Prins Thomas' Delightful Revivalism

by Thomas Britt

2 July 2010

Prins Thomas is a delightfully revivalist affair that revisits the age of Neu!, Can, and Cymande with a great deal of credibility and skill.
 
cover art

Prins Thomas

Prins Thomas

(Full Pupp)
US: 13 Apr 2010
UK: 29 Mar 2010

As disco goes, Norwegian producer Prins Thomas (popularly known as Lindstrøm’s other musical half) has always outpaced LCD Soundsystem’s James Murphy. In a more even-handed critical landscape, Thomas’s self-titled debut solo LP would be received with the level of enthusiasm that surrounded LCD Soundsystem’s recent This is Happening. Easily the better album of the two, Prins Thomas references some of the same 1970s rock influences that Murphy integrates into his current sound, but the result is much more self-assured and dynamic. Across seven lengthy tracks, Thomas melds his electronic and rock music impulses into proggy, funky, and above all rhythmic compositions that are actually quite relaxing and often tuneful, even as they rely on regimentation and the motorik beat. Although the album is mostly instrumental, the use of occasional vocals is effective, especially on the stunning “Nattønsket”. “Wendy Not Walter” and “Åttiåtte” are the two tracks with the clearest relationship to modern dance music, but on the whole Prins Thomas is a delightfully revivalist affair that revisits the age of Neu!, Can, and Cymande with a great deal of credibility and skill.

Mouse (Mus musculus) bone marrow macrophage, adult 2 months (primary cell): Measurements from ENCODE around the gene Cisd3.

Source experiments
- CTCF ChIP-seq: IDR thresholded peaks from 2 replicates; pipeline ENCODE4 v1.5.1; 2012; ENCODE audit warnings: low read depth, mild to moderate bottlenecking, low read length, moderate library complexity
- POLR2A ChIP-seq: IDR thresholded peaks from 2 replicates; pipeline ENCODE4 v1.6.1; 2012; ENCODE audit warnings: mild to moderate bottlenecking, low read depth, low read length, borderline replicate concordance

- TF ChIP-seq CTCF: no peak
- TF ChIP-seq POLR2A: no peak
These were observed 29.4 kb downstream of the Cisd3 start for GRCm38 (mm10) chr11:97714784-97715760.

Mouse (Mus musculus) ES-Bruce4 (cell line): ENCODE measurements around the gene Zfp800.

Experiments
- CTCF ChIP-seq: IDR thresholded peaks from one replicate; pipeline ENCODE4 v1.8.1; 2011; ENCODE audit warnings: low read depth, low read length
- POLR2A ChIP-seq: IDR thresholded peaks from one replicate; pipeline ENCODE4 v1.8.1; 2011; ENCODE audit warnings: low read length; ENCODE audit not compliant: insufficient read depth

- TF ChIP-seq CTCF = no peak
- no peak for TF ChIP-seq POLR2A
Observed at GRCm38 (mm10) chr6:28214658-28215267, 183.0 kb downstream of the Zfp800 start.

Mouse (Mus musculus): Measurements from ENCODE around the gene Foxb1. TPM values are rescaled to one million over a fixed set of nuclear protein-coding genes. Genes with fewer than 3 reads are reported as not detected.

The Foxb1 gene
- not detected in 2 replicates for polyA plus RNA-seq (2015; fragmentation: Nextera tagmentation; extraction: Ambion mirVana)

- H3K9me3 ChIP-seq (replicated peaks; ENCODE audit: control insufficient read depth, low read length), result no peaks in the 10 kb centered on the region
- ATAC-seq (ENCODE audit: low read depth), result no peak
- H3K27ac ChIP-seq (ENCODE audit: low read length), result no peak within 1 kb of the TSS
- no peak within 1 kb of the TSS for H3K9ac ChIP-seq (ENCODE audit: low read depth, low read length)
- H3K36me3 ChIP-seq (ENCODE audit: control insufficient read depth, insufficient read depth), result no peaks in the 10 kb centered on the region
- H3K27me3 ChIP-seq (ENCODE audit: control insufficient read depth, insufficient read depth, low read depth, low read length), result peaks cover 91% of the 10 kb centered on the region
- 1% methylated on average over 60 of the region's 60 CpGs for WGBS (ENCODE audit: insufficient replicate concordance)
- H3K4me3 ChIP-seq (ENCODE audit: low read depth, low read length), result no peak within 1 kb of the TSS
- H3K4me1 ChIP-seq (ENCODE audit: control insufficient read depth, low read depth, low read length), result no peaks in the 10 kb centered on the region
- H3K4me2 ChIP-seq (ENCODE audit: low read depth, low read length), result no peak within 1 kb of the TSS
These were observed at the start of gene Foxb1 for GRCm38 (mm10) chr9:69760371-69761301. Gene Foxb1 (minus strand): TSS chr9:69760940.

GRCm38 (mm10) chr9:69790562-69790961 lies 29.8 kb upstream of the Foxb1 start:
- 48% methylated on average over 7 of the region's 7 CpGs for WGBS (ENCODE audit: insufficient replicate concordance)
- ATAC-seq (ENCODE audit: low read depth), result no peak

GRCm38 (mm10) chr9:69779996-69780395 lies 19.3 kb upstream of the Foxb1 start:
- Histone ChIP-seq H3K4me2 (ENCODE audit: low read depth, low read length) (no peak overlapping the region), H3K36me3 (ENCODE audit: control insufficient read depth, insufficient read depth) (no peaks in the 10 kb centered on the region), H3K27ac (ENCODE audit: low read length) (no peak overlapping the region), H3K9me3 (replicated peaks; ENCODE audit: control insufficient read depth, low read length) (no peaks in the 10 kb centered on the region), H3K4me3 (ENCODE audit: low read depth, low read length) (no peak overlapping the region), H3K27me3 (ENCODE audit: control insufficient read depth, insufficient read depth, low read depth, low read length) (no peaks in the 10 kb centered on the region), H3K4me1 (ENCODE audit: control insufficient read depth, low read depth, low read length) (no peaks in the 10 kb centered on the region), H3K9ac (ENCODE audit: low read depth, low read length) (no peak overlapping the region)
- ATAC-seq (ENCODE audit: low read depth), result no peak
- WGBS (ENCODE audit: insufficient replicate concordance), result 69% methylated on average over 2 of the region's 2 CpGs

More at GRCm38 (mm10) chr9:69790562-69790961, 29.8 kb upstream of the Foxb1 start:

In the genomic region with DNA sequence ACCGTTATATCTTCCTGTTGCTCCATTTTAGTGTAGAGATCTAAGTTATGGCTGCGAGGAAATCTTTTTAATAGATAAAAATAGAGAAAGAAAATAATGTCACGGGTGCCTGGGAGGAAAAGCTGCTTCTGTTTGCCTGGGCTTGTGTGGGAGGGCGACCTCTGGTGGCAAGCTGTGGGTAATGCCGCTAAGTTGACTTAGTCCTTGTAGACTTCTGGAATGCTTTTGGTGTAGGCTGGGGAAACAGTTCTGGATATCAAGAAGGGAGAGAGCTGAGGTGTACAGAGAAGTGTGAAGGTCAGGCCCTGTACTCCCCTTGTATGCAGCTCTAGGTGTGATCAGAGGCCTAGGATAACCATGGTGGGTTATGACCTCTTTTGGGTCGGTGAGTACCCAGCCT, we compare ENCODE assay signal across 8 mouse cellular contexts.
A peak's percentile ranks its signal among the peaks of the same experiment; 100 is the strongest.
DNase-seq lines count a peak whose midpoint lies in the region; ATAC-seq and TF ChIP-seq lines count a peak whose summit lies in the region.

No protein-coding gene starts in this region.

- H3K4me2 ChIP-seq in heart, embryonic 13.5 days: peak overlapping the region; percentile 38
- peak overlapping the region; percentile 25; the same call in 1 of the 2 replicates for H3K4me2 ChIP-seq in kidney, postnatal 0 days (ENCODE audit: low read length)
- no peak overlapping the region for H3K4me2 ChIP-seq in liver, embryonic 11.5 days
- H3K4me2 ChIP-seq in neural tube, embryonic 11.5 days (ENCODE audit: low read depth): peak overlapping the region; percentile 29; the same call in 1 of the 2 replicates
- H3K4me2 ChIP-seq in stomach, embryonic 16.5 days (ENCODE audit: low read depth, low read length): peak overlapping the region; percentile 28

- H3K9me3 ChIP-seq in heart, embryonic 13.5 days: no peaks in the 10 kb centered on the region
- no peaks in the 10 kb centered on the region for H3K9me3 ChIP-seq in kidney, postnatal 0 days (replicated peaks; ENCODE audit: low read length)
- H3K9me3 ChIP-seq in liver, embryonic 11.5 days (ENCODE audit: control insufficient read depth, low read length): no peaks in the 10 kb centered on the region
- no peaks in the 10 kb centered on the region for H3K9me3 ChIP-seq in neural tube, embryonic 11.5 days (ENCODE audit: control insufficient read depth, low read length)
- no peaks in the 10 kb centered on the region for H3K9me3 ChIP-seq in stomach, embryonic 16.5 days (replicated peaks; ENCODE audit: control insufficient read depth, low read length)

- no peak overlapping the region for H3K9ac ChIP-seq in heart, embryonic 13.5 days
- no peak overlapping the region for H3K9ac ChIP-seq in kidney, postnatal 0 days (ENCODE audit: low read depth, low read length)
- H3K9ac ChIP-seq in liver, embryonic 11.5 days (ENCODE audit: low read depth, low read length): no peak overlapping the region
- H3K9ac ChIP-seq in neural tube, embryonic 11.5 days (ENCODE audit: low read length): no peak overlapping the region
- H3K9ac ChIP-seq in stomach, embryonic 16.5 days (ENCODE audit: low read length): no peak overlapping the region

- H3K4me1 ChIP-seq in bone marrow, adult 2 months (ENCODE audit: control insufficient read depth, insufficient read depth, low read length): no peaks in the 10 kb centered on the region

Prins Thomas

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